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My PWR Story: Toamatapu Lohe

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After graduating high school, it was daunting to learn that assignments would no longer be one to three page responses but 7 to 10 page research papers in college. While struggling to figure out the process of writing these lengthy papers for my PWR classes during freshmen and sophomore year were especially helpful. As an English major with an interest in the arts, I took a freshman PWR class on advertising. While working on my papers Professor Lee offered tips on how to write concise arguments and gave great feedback. I wrote my final paper on advertising in James Bond films and learned not only about the close relationship between commerce and art but how to construct a strong argument that doesn’t rely on vague statements but concrete statements and sources.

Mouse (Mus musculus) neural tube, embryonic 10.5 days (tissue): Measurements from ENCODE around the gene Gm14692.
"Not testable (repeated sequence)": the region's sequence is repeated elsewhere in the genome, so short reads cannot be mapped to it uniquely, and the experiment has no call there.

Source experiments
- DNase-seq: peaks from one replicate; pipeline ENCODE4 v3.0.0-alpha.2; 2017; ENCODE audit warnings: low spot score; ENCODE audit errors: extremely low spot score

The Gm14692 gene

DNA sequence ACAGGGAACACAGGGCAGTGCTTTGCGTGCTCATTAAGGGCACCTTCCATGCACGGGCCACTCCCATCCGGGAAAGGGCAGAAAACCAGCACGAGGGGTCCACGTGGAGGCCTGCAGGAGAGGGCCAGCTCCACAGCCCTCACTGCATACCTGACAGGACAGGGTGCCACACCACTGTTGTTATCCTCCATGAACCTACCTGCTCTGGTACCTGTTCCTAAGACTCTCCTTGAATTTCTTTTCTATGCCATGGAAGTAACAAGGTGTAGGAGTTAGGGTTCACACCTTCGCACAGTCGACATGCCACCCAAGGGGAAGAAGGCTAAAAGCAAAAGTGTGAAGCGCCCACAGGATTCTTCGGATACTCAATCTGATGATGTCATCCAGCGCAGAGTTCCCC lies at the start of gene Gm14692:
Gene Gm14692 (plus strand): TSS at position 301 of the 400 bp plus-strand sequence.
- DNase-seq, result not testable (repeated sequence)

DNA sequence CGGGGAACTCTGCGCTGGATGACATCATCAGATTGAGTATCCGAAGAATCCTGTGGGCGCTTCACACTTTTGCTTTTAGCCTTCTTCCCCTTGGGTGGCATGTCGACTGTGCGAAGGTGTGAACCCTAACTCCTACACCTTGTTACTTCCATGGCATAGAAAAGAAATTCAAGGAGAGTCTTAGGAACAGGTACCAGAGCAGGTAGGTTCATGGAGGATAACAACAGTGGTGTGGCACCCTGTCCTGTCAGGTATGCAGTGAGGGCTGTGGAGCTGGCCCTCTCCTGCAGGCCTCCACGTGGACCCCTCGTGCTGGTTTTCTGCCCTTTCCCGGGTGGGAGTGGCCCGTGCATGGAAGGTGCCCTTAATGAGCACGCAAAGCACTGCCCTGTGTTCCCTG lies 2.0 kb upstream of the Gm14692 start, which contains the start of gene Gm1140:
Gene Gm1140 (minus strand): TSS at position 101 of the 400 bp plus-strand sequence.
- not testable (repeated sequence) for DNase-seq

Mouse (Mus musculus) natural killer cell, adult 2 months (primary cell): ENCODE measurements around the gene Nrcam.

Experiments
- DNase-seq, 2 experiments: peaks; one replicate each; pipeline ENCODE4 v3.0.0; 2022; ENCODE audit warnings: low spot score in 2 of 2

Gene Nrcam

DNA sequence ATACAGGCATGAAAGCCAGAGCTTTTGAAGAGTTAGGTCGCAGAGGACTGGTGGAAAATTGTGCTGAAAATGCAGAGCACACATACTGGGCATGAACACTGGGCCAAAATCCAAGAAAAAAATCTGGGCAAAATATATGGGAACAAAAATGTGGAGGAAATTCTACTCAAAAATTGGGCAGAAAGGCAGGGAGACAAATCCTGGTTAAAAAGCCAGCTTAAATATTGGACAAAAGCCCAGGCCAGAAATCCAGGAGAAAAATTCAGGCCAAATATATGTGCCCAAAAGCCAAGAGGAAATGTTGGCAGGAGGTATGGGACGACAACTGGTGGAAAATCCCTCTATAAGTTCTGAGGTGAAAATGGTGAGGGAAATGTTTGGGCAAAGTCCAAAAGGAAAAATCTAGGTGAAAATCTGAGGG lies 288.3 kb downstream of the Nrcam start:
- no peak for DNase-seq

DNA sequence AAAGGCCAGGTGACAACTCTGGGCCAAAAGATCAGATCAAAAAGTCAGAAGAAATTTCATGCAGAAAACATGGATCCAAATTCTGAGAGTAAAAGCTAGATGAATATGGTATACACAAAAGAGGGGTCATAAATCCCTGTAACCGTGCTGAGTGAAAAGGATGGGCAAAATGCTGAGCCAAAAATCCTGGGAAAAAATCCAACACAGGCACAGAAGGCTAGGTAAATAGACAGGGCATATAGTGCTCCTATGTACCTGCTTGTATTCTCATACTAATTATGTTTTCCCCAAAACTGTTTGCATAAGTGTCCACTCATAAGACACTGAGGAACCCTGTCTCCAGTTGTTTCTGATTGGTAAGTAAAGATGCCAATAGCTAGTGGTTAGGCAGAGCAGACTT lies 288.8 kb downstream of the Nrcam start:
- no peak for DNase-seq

Then sophomore year I took a PWR class about Broadway musicals and enjoyed it immensely because of the subject matter and Professor Goldberg. She met with me outside of class to help me focus my argument on “Singin’ in the Rain.” The whole experience was satisfying because I was able to compose an essay about the film and state that it represented how America’s enjoyment of entertainment shifted from the stage to the screen. My classmates were intrigued by the argument because the actual film only talks about the transition from silent to sound films during the late 1920s. But the multiple clues within the film and historical evidence from the 1920s supported my argument.

In both of my PWR classes, my professors guided me throughout the entire writing process and now I have two wonderful essays that I look back on happily.

Toamatapu Lohe

English / Film and Media Studies
Class of 2016

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